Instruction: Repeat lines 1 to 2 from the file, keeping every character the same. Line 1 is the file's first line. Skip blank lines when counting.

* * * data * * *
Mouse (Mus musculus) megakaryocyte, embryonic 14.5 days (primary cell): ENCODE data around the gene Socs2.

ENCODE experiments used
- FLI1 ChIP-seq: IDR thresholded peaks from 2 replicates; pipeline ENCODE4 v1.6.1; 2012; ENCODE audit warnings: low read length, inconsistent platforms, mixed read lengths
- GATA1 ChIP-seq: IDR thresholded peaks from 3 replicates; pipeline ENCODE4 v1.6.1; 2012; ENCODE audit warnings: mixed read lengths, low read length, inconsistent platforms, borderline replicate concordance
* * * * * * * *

Mouse (Mus musculus) megakaryocyte, embryonic 14.5 days (primary cell): ENCODE data around the gene Socs2.

ENCODE experiments used